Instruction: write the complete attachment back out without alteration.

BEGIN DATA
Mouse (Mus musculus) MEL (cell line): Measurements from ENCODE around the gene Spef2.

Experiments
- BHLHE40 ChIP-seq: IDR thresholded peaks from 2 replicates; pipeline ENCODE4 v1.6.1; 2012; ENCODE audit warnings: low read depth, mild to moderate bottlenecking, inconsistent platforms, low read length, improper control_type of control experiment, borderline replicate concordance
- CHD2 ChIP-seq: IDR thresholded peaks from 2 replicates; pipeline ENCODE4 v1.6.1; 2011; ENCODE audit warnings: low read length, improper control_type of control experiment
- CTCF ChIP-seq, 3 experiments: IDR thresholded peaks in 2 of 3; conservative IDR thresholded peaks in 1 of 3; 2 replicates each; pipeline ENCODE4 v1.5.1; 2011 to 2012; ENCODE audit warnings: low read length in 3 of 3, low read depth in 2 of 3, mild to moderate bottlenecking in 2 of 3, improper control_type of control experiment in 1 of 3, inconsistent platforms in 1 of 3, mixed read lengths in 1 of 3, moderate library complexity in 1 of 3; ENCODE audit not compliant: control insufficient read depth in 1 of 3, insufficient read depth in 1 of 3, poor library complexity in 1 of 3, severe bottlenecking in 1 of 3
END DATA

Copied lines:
Mouse (Mus musculus) MEL (cell line): Measurements from ENCODE around the gene Spef2.

Experiments
- BHLHE40 ChIP-seq: IDR thresholded peaks from 2 replicates; pipeline ENCODE4 v1.6.1; 2012; ENCODE audit warnings: low read depth, mild to moderate bottlenecking, inconsistent platforms, low read length, improper control_type of control experiment, borderline replicate concordance
- CHD2 ChIP-seq: IDR thresholded peaks from 2 replicates; pipeline ENCODE4 v1.6.1; 2011; ENCODE audit warnings: low read length, improper control_type of control experiment
- CTCF ChIP-seq, 3 experiments: IDR thresholded peaks in 2 of 3; conservative IDR thresholded peaks in 1 of 3; 2 replicates each; pipeline ENCODE4 v1.5.1; 2011 to 2012; ENCODE audit warnings: low read length in 3 of 3, low read depth in 2 of 3, mild to moderate bottlenecking in 2 of 3, improper control_type of control experiment in 1 of 3, inconsistent platforms in 1 of 3, mixed read lengths in 1 of 3, moderate library complexity in 1 of 3; ENCODE audit not compliant: control insufficient read depth in 1 of 3, insufficient read depth in 1 of 3, poor library complexity in 1 of 3, severe bottlenecking in 1 of 3